How To Plant, Prune, Fertilize, Water, Grow And Care For Pachysandra Japanese Spurge

Pachysandra, commonly called Japanese Spurge, is very easy to grow when planted right and in the right spot. All Pachysandra varieties prefer growing in a well-drained moist soil and shade to part shade. 

Pachysandra is ideal for use as a large space groundcover. It works perfectly as a mulch substitute under the canopies of large shade trees, where not much else will grow. It also serves well to fill in around shrubs and trees in home foundation plantings, as a border along walkways and paths, or massed on shady slopes for erosion control. It will not sprawl or trail over walkways or other surfaces. 

Here's a breakdown of what you need to know regarding planting and caring for Ivy plants...

Cultural Preferences


Though tolerant of many soil types, including clay, all pachysandra varieties will appreciate a moist but well-drained soil. Constantly soggy or wet soils are problematic. 

Soil pH

Soil pH is a measurement of the alkalinity or acidity of soil, which is measured on a scale of 1-14, with 7 as the neutral mark. Any measurement below 7 indicates acid soil conditions, and anything above 7 indicates alkaline.

Pachysandra are acid-loving plants that prefer growing in soils ranging from 4.5 to 5.5 on the pH scale. Most average garden soils fall between a pH range of 6.0 to 7.0. 

If you're unsure about the pH of your soil, or whether or not it's suitable for growing Pachysandra, it's a good idea to test the soil pH in the planting area. You can quickly test soil pH with an inexpensive soil pH tester probe. To raise the pH (make more alkaline) you can add pelletized limestone to the soil. To lower the pH (make more acid) you can apply Soil Sulfur, Aluminum Sulfate, or Chelated Iron. Adding organic compost to the soil or using compost as mulch can also help to increase acidity and maintain acid soil conditions.


All Pachysandra varieties prefer growing in part shade to shade. Some morning sun is okay. Hot afternoon sun will discolor or burn leaves. Dappled shade in the afternoon is okay.

Site Preparation For Mass Planting Pachysandra

Weed Elimination

Before planting, eliminate existing weeds or grasses in the planting area. You can pull weeds by hand or spray them with a solution of a broad-spectrum weed killer for use in landscape beds. Wait at least two hours after spraying a glyphosate-based product before you begin planting. Before using any chemical read and carefully follow the mixing and application instructions on the label. 

Soil Preparation

Tilling the soil in the planting area is optional. There are several reason we usually don't recommend it. Tilling on sloped ground loosens soil making it more susceptible to erosion in the event there comes heavy rainfall. Tilling can also bring buried dormant weeds seeds to the surface. Freshly tilled ground is a perfect environment for weed seeds to sprout in. If you do decide to till, we recommend the application of a landscape weed preventer to the soil surface.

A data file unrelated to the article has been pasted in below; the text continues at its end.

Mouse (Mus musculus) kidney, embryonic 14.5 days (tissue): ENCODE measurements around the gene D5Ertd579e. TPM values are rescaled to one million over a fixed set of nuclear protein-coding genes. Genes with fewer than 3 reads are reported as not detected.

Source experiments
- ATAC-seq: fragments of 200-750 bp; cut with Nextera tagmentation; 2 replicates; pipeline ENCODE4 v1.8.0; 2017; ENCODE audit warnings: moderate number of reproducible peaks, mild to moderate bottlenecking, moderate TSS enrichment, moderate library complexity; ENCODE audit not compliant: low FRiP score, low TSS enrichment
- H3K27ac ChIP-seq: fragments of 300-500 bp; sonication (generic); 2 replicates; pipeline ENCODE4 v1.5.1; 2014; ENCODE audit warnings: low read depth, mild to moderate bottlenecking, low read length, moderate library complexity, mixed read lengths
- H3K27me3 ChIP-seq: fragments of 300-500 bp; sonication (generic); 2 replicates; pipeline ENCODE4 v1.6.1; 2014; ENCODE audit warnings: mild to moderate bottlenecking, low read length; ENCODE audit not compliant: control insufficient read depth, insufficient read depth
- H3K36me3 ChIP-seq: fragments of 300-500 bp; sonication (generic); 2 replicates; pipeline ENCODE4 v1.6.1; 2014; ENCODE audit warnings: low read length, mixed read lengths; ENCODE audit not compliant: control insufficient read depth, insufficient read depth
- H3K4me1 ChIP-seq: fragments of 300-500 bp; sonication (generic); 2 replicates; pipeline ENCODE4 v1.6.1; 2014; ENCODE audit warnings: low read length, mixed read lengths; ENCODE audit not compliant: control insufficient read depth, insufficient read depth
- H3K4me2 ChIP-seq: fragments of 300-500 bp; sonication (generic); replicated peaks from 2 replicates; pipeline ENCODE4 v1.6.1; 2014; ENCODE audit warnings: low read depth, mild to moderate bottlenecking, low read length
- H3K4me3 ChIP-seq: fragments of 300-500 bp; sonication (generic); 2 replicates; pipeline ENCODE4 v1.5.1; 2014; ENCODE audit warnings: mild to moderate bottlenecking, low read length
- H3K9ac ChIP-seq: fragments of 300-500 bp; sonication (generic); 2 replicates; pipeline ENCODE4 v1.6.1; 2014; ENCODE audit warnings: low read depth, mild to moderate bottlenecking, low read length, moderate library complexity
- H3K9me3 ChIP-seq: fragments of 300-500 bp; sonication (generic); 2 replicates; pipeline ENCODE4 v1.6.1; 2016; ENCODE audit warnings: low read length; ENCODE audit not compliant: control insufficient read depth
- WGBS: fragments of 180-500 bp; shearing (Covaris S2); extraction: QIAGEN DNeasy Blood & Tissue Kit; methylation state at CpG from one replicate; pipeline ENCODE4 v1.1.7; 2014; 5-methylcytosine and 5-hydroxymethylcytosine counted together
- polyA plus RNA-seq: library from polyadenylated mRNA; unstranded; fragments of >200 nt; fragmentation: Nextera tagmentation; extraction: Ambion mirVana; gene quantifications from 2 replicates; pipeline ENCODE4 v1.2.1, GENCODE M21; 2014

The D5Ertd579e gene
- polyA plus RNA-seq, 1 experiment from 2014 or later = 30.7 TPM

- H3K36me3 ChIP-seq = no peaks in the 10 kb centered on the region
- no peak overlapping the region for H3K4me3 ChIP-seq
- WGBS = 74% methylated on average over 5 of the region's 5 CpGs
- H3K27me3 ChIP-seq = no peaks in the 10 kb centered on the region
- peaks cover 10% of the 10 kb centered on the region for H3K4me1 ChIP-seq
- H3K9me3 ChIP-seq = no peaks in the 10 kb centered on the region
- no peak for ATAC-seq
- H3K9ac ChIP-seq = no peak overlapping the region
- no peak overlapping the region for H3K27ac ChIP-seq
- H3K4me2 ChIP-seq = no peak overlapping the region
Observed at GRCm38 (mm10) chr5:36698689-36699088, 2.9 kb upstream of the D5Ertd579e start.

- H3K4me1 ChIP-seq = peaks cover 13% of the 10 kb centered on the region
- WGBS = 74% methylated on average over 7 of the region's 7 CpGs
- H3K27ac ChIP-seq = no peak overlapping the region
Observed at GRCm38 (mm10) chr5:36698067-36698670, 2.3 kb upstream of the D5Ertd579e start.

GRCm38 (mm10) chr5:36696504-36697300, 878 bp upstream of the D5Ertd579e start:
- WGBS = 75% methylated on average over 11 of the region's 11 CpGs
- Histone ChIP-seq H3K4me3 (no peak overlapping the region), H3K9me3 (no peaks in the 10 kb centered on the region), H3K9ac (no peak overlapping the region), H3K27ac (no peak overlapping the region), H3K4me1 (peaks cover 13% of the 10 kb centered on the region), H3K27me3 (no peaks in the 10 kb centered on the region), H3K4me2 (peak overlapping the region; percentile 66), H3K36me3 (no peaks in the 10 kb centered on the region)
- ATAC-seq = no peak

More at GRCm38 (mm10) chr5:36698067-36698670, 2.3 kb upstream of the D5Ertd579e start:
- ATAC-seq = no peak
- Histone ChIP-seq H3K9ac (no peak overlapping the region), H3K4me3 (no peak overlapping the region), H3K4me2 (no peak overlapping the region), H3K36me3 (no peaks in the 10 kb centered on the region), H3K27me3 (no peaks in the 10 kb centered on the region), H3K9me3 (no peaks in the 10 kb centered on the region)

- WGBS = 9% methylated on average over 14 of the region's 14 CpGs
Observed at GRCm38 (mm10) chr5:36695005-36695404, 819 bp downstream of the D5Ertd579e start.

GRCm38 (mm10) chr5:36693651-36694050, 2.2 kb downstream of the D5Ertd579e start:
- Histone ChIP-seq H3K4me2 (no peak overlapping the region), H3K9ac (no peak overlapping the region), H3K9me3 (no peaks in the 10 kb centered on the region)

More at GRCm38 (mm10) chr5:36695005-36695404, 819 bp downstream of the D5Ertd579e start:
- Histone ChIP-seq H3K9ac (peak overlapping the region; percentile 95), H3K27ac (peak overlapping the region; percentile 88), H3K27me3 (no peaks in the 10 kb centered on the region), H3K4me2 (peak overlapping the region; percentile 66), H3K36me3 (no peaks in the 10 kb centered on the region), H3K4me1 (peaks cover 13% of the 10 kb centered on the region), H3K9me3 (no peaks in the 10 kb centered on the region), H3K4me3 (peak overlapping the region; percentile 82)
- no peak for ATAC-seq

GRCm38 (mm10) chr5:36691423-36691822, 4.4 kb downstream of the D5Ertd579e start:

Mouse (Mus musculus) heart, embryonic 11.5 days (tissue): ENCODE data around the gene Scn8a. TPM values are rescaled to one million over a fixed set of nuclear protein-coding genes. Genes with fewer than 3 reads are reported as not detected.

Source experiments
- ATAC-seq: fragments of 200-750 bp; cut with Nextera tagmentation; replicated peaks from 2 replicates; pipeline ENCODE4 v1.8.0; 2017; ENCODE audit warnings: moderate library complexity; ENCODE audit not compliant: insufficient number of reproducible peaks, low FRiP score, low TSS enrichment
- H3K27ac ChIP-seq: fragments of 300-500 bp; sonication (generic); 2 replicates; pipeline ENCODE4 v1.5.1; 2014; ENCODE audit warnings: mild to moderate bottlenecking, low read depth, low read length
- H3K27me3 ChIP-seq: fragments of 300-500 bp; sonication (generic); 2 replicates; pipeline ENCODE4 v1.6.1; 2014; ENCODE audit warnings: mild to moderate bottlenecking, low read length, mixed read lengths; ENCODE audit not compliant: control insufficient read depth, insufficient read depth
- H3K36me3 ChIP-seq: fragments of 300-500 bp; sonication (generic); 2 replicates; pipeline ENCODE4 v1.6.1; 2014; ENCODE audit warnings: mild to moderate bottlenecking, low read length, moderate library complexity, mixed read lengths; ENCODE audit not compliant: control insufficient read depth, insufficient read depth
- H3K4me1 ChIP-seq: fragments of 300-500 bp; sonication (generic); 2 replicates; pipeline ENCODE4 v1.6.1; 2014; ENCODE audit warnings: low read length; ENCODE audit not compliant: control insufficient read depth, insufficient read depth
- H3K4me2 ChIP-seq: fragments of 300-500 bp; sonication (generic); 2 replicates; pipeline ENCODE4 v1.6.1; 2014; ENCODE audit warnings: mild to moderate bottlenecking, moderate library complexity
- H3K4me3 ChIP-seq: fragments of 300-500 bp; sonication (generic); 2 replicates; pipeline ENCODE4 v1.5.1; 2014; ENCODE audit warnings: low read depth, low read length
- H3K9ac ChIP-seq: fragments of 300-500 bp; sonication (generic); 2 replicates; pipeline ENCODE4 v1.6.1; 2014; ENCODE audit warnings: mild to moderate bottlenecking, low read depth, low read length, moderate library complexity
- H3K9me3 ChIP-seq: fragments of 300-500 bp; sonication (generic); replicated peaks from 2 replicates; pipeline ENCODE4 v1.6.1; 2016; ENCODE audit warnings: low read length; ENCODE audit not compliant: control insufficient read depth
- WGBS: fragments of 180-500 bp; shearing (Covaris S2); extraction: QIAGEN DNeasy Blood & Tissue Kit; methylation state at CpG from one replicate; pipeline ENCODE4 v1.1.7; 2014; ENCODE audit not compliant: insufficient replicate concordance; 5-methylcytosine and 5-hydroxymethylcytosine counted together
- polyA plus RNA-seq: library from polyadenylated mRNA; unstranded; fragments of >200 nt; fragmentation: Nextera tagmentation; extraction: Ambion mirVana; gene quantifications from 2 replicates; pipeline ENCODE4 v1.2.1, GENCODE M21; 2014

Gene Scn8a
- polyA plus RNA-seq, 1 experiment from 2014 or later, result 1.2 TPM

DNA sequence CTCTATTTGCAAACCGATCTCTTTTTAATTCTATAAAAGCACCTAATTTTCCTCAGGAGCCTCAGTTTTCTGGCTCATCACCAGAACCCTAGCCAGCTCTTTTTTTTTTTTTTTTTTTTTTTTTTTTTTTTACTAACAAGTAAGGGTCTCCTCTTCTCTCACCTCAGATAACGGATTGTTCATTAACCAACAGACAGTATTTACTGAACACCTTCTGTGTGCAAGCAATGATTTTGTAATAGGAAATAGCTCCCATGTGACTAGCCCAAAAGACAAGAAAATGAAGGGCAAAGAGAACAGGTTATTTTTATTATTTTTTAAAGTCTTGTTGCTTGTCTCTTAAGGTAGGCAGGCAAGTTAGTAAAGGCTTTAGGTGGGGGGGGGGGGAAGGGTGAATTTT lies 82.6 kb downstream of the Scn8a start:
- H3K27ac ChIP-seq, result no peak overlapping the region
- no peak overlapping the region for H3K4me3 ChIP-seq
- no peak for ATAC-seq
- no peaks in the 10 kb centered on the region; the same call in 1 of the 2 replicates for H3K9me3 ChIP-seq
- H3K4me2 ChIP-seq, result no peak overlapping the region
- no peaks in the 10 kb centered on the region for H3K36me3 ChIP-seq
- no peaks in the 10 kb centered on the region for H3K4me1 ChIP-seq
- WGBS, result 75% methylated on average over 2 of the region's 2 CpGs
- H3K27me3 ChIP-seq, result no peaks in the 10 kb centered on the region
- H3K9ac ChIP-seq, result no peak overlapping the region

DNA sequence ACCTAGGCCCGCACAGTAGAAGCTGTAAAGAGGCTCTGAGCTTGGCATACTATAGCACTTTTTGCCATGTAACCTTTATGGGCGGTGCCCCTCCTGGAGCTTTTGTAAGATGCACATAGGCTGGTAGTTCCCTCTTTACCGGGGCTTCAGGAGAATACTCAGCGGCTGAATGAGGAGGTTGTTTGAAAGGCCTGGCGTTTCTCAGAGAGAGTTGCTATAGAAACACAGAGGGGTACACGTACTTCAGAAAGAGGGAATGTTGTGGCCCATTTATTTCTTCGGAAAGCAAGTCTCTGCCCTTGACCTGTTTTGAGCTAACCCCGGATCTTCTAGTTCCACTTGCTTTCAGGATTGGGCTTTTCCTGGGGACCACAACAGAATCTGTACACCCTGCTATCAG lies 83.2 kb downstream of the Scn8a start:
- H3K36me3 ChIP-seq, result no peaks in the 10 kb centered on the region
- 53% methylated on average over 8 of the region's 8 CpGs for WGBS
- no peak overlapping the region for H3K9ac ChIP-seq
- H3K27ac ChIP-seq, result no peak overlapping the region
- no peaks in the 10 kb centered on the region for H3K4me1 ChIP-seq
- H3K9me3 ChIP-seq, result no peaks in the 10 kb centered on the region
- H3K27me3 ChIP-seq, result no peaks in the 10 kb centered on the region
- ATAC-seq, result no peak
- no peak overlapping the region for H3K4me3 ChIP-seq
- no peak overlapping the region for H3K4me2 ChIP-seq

Also, if you are planting groundcover plants under established trees, be aware that tilling can cause serious damage to tree roots, which can effect the health of a tree. The feeder roots of trees can often extend well beyond the perimeter of the canopy.

If you are mass planting over a large area, to determine how many plants you will need, it is often necessary to determine total square feet of the planting area. Once you have the square footage, then you can determine how far apart you will space plants in the planting area. (Under the description tab on every plant page in Wilson Bros Gardens you will find spacing recommendations.) 


Planting Pachysandra In The Ground

(Scroll down for advice on planting Ivy in containers and pots)

Spacing Suggestion:  12-18" apart for groundcover

Step 1

Set and space all plants out in the planting area before starting to plant. Alternatively, you can use marking paint to mark the spot where each plant will go, which is often necessary when planting on steep slopes, where plants in containers will not stay put. 

If there will be more than one row of plants, begin by setting out or marking one straight row of plants. It's best to start along the edge of the planting bed making sure to space plants at a distance far enough from the edge of the planting bed to allow for future spreading. For example, plants with a recommended spacing of 24" apart should be spaced at least 12" from the edge of the bed (or surfaced area) to the center of the plant. After setting out the first row, stagger the plants on the second row and so on until the space is filled.

Step 2

If you applied mulch on top of the ground before planting, which is often a good idea before planting groundcover plants, rake a small area of the mulch back in order to dig the planting hole. Start planting by using a shovel or trowel to dig your planting hole two to three times as wide and as deep or not much deeper than the root ball of your plant. Place native soil removed from planting hole around the perimeter of the hole, in a wheel barrow, or on a tarp.

Step 3